Handmade-Tote Designer Saves Time, Money with GoPayment

Jill Scales started Illinois-based Daisy Bags in May 2004, after friends asked her to re-create a handmade bag featuring a photo of her dog, Daisy. Today her company sells between 1,000 and 1,200 fabric totes, smartphone pouches, messenger satchels, and diaper bags a year, mostly to people at summer arts-and-crafts shows and to repeat clientele.

The GoPayment Blog recently spoke with Scales about her creative process, her use of social media for marketing, and her switch from a “knucklebuster” to a smartphone for handling credit-card payments.

GoPayment: What percentage of your sales comes from ready-made bags vs. custom designs?

Scales: Ninety-five percent are pre-made bags, which I sell at art shows. I used to heavily market the custom aspect of my business, but so many people want to just come in, grab a bag, and go that I don’t really market it that much anymore. My regular customers who come see me every year, every six months, know that I do that. If they want one, they will ask.

Who is your typical customer?

I would say that most of them are young moms, but also grandmothers. Anyone from 25 to 70. Young moms buy my bags to use as diaper bags or accessories for babies, and then the young mom’s mom will come and buy a bag.

What inspired the men’s bags?

When I do shows in the city, in Chicago, a lot of men come by. I realized I could make a bag for men. I just use nylon fabric and nylon straps instead of ribbon straps. I was watching at shows and noticed that men were carrying messenger bags. So, I decided it was a market that I could reach with a few designs. Why not try? The first year, I made a few and labeled the line differently because, of course, what man is going to carry a bag with a Daisy Bag label on it? So, I labeled it “JB Messenger.” Any men’s or unisex bag I label that way. Ironically, the first year I made them, I would say that 50 percent were bought by women.

Where do you get your ideas for new designs?

Most of it is looking at what other people are carrying — other bags I see that look cool — and putting a new spin on it. Sometimes, as I’m making a bag, I will get an idea for alteration. I also use Facebook to get feedback on different designs.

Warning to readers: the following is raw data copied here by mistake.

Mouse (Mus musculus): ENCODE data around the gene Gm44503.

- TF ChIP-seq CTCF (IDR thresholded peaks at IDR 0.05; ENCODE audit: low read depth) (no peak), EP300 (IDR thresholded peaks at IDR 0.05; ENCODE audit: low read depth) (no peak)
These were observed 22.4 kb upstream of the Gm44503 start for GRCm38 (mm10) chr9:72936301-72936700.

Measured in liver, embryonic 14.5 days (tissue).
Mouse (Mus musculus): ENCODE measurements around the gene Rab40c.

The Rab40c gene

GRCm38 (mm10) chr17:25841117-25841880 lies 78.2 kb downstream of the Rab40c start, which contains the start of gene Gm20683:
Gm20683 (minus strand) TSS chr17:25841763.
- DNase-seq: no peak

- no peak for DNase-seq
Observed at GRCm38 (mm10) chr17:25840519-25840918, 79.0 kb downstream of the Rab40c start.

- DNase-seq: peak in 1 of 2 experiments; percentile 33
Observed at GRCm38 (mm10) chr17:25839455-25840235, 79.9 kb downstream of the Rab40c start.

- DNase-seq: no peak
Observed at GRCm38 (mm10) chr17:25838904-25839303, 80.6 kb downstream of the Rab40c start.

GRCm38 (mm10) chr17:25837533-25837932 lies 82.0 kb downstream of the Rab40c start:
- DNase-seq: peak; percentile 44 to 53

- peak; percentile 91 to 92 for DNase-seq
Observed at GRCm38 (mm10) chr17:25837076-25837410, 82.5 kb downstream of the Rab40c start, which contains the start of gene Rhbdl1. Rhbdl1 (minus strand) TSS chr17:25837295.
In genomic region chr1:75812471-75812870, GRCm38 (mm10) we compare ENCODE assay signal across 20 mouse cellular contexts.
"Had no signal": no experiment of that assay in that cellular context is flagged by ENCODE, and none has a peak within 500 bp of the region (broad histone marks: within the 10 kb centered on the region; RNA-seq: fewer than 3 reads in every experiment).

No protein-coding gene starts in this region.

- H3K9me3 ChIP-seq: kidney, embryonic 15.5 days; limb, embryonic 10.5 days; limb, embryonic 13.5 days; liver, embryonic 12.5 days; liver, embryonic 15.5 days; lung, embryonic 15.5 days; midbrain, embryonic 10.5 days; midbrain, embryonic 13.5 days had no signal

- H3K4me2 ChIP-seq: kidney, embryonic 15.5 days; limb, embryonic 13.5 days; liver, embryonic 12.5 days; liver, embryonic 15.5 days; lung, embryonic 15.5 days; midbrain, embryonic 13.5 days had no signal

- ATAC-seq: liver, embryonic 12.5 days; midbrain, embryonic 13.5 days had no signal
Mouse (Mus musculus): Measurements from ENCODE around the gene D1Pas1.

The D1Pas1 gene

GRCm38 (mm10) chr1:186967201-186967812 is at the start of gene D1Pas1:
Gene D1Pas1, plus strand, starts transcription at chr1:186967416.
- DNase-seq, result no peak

What is your most effective marketing strategy?

Every month, I keep throwing my name out there. Some people may not even read the email or my newsletter, but they see it is from me, so Daisy Bags is on their mind. I use Facebook a lot: I post two to three times a week about Daisy Bags products and the shows I will be attending. I blog once a week about something that is hot off the press. I also use Twitter. I just keep my name out there to keep people informed about what is going on.

How has GoPayment helped your business?

I transferred over from a “knucklebuster” — you know, the old-school credit-card swiper with the carbon copies. I went from that to GoPayment, which was a huge jump. Previously, I hand-keyed-in every single credit card at the end of a show. I would sit in my basement for two hours doing that. GoPayment saves time, and it’s cheaper, and my customers think it is so cool. I swipe the credit card, they sign on the phone. If they want a receipt, I just email it to them. It actually results in more communication with my customers, which is something I didn’t anticipate.

Does GoPayment support you in any other ways?

It has definitely helped with security. I’m getting a signature on the spot. I know right then if a charge is declined. Before, I would go home and find out eight hours later that a card was declined. Now, I can be 100 percent sure that the sale is going through and that my customer can walk away with their bag. Everyone is happy.

About Heather Clancy

Heather Clancy is an award-winning journalist with a passion for transformative technology, small business and green business issues. Her articles have appeared in AllBusiness.com, Entrepreneur, Fortune Small Business, The International Herald Tribune and The New York Times. Heather is a regular contributor to CBSi, Forbes & GreenBusiness.com.
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